Class 0 protostars, the youngest type of young stellar objects, show many signs of rapid development from their initial, spheroidal configurations, and therefore are studied intensively for details of the formation of protoplanetary disks within protostellar envelopes. At millimetre wavelengths, kinematic signatures of collapse have been observed in several such protostars, through observations of molecular lines that probe their outer envelopes. It has been suggested that one or more components of the proto-multiple system NGC 1333–IRAS 4 (refs 1, 2) may display signs of an embedded region that is warmer and denser than the bulk of the envelope3,4. Here we report observations that reveal details of the core on Solar System dimensions. We detect in NGC 1333–IRAS 4B a rich emission spectrum of H2O, at wavelengths 20–37 μm, which indicates an origin in extremely dense, warm gas. We can model the emission as infall from a protostellar envelope onto the surface of a deeply embedded, dense disk, and therefore see the development of a protoplanetary disk. This is the only example of mid-infrared water emission from a sample of 30 class 0 objects, perhaps arising from a favourable orientation; alternatively, this may be an early and short-lived stage in the evolution of a protoplanetary disk.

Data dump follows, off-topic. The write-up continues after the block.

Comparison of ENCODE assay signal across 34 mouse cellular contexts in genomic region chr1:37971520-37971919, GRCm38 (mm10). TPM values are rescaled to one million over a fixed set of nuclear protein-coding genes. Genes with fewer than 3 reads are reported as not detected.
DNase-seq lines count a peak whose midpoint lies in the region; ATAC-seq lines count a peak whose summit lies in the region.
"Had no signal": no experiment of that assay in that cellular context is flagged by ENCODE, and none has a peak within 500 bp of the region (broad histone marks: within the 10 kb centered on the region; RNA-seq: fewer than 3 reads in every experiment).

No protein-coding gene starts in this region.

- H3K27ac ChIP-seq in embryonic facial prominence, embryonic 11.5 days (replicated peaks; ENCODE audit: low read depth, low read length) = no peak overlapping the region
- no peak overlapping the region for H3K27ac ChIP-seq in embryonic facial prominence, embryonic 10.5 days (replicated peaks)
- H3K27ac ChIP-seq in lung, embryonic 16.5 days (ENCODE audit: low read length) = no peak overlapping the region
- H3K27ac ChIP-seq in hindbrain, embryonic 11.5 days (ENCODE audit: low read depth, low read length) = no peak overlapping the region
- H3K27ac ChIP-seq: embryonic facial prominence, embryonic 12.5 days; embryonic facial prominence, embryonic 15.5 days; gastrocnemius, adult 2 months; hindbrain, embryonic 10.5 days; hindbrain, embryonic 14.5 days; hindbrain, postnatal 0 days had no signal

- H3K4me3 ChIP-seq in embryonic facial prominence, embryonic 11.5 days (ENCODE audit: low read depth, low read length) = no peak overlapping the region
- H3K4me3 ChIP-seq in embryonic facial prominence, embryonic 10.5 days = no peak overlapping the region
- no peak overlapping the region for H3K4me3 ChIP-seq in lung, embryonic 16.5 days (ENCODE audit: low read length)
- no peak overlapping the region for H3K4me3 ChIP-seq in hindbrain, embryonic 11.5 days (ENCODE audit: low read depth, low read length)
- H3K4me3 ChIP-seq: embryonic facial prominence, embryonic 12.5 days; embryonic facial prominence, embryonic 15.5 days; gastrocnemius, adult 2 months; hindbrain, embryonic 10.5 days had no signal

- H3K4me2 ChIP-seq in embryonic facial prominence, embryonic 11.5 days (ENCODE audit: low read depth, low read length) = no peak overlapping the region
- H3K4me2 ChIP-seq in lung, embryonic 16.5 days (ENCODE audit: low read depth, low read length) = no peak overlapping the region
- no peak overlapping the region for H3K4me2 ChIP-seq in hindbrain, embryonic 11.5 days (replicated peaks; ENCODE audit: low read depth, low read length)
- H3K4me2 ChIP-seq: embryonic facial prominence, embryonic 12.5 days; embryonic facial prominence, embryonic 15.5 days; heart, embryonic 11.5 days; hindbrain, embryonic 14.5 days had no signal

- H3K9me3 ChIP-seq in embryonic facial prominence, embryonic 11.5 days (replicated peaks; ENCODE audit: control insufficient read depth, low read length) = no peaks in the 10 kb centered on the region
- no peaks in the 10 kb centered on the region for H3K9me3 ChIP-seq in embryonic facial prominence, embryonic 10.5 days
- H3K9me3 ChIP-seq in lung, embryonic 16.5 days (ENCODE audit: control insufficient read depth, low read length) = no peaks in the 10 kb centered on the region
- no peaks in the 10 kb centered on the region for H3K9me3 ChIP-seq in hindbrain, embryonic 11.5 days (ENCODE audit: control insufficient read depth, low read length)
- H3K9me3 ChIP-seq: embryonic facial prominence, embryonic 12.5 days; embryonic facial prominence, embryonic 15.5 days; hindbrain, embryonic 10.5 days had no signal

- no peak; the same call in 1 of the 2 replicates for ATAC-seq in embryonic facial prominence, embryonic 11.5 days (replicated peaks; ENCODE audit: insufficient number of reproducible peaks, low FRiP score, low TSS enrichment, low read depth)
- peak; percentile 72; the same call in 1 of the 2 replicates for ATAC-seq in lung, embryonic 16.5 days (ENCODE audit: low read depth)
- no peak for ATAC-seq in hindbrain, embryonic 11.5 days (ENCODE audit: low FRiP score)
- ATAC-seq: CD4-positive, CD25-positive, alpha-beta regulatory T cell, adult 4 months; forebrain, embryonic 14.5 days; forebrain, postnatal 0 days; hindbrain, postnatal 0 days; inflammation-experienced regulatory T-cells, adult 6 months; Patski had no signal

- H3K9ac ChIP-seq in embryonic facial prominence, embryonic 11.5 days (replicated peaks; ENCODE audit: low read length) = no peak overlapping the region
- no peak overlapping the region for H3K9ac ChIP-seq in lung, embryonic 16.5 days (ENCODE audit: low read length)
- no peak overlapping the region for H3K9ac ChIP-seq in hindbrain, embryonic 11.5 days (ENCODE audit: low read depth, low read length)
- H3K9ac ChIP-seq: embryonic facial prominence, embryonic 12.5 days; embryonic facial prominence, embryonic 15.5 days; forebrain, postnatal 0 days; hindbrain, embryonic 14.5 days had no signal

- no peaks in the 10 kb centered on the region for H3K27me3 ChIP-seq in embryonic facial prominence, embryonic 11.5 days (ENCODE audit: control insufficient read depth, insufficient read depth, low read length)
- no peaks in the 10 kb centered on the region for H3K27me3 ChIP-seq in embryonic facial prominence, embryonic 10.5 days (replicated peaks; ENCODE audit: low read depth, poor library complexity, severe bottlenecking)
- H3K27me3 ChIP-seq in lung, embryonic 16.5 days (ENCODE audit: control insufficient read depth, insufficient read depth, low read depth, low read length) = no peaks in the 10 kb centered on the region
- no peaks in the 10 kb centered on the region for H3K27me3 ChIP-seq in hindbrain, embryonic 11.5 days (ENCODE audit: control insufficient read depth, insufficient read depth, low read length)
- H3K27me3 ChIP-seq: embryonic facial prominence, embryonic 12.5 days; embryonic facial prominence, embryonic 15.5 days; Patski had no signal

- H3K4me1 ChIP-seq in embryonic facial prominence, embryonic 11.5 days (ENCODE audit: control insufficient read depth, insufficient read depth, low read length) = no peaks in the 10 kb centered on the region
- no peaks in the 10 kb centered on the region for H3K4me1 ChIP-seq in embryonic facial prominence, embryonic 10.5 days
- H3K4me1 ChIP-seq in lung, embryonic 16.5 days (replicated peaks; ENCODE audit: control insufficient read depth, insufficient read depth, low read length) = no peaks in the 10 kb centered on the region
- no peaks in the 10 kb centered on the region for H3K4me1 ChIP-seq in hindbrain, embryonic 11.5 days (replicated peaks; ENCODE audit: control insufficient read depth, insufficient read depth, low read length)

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This work was supported in part by NASA through the Spitzer-IRS Instrument Team, Origins and Astrobiology programmes, and by CONACyT (México). We are grateful to R. Gutermuth for use of the Spitzer-IRAC data on NGC 1333, and to M. Jura, L. Keller, G. Sloan and D. Hollenbach for discussions.
Reprints and permissions information is available at www.nature.com/reprints. The authors declare no competing financial interests.
This file contains Supplementary Discussion to which the main-body text refers, Supplementary Tables 1-2 and Supplementary Figures 1-2 with Legends. Supplementary Figure S1 shows the rotational energy level diagram of water and Supplementary Figure 2 is a large rendition of the high-resolution spectra of NGC 1333 IRAS4B and the model of this object, with all spectral features identified. (PDF 221 kb)
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Watson, D., Bohac, C., Hull, C. et al. The development of a protoplanetary disk from its natal envelope. Nature 448, 1026–1028 (2007). https://doi.org/10.1038/nature06087